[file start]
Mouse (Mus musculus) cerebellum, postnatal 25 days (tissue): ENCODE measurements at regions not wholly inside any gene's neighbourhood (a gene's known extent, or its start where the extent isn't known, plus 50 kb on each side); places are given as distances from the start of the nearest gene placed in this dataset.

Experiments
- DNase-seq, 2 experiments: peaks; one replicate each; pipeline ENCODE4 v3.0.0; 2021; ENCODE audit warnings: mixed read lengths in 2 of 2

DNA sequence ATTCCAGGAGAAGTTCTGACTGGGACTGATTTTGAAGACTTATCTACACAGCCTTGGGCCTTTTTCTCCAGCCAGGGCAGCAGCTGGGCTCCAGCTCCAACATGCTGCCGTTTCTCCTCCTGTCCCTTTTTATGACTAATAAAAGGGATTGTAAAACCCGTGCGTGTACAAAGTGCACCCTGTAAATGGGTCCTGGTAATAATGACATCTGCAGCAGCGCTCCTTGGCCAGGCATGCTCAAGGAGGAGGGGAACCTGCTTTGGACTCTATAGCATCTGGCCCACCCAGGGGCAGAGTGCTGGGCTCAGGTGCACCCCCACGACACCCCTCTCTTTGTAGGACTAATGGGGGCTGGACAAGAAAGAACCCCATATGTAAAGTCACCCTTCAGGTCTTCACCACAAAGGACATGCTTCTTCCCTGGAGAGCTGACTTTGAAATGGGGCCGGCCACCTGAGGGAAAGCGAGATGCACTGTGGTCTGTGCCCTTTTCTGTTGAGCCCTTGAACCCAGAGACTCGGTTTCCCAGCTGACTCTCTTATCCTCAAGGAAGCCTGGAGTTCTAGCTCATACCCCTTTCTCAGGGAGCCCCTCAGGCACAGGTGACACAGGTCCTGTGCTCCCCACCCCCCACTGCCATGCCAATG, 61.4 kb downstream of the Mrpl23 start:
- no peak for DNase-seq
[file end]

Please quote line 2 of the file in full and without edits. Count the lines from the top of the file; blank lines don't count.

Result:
Experiments